The Turkish Education Ministry has been allowing the followers of the Naqshbandi cult to organize various activities at schools, daily Cumhuriyet reported on Jan. 14.
The daily said that the cult had already infiltrated the Justice Ministry and Health Ministry and now was getting stronger in the Education Ministry.
The İskenderpaşa wing of the Khaledi branch of the Naqshbandi Sufi order, whose “leader” is Nureddin Coşan, is organizing various activities at public schools by acting under the cover of front-company businesses and charities.
One of such activities is a knowledge contest named “Ufka Yolculuk” (Journey to the Horizon’ in English), which is held by Server Yaşam Foundation. The contest’s aim is to “make the youth be fond of good morality,” says Server Yaşam Association, which is known to be affiliated to the Naqshbandi order.
The first “Ufka Yolculuk” competition was held in 2013, with over 89,000 students registering for the competition, which awards the participants with various prizes such as gold coins. In 2014, over 174,000 registered for the competition, whereas this figure increased to 265,397 in 2015; to 369,712 in 2016; to 595,372 in 2017; to 695,026 in 2018; and 537,389 in 2019, as the Education Ministry encouraged the students in primary, middle and high schools across Turkey’s 81 provinces to participate in the event.
This year’s theme for the competition was “good manners” (“adap” in Turkish). A book written by Mahmud Esad Coşan, who was the İskenderpaşa movement’s leader before his son Nurettin Coşan assumed the role in 2001, was shown as one of the reference books for the competition: “Sünnet Olmadan Ümmet Olmaz” (‘Without the Sunnah, there is no Ummah’ in English.)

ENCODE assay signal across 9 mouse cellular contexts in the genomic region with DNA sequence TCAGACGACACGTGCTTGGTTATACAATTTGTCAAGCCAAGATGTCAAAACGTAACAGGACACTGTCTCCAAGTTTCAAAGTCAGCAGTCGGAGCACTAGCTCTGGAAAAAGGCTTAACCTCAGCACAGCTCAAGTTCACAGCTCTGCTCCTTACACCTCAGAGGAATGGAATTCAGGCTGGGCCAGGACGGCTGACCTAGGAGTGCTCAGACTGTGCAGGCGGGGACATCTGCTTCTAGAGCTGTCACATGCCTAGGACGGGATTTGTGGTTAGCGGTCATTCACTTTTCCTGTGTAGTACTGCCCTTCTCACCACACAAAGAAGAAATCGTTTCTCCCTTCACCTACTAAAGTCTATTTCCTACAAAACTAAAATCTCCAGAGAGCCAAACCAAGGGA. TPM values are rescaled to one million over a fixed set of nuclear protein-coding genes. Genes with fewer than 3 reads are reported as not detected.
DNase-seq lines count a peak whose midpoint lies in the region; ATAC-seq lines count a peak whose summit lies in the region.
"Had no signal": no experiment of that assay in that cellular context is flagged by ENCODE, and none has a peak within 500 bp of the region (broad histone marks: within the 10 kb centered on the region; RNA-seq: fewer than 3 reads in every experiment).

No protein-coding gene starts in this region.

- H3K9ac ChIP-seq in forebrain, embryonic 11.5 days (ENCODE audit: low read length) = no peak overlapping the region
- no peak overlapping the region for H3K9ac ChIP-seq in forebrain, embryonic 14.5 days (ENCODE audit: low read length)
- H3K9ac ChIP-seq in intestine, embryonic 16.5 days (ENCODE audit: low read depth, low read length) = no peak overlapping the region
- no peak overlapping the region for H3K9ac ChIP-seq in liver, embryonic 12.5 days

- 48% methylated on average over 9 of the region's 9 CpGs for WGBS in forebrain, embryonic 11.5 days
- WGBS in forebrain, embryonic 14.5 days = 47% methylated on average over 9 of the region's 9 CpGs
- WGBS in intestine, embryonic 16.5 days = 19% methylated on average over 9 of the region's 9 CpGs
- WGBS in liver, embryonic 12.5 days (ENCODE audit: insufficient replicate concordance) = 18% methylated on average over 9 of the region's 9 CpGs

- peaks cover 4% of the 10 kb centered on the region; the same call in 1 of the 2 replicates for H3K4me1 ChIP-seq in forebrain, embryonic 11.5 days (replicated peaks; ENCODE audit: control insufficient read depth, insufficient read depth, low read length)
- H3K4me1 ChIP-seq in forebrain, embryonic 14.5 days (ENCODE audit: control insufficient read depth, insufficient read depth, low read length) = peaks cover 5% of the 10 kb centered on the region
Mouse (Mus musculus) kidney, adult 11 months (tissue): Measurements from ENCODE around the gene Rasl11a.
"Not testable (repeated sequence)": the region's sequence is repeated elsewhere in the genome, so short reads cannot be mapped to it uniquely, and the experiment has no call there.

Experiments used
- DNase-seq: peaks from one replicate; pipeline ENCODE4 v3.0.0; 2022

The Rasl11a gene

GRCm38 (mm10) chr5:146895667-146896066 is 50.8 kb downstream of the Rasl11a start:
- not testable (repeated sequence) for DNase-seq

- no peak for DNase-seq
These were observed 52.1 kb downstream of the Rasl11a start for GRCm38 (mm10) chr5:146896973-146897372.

Server Yaşam Foundation was established by Server Holding in 2016, whose chairman is Nureddin Coşan. The foundation is said to be a front-charity for İskenderpaşa movement to infiltrate into schools across Turkey. Coşan is not listed among the foundation’s executives, but there are many other names who are known to have close ties to Coşan as well as the Islamic cult.
Experts have been warning against the infiltration of religious orders into Turkey’s state institutions, as the Gülen movement did in the last decade. Cults that are close to the ruling Justice and Development Party (AKP) are currently said to be in a serious effort to replace the vacancy in state institutions which is now available with the purge of the Gülen followers following the failed coup attempt of July 2016.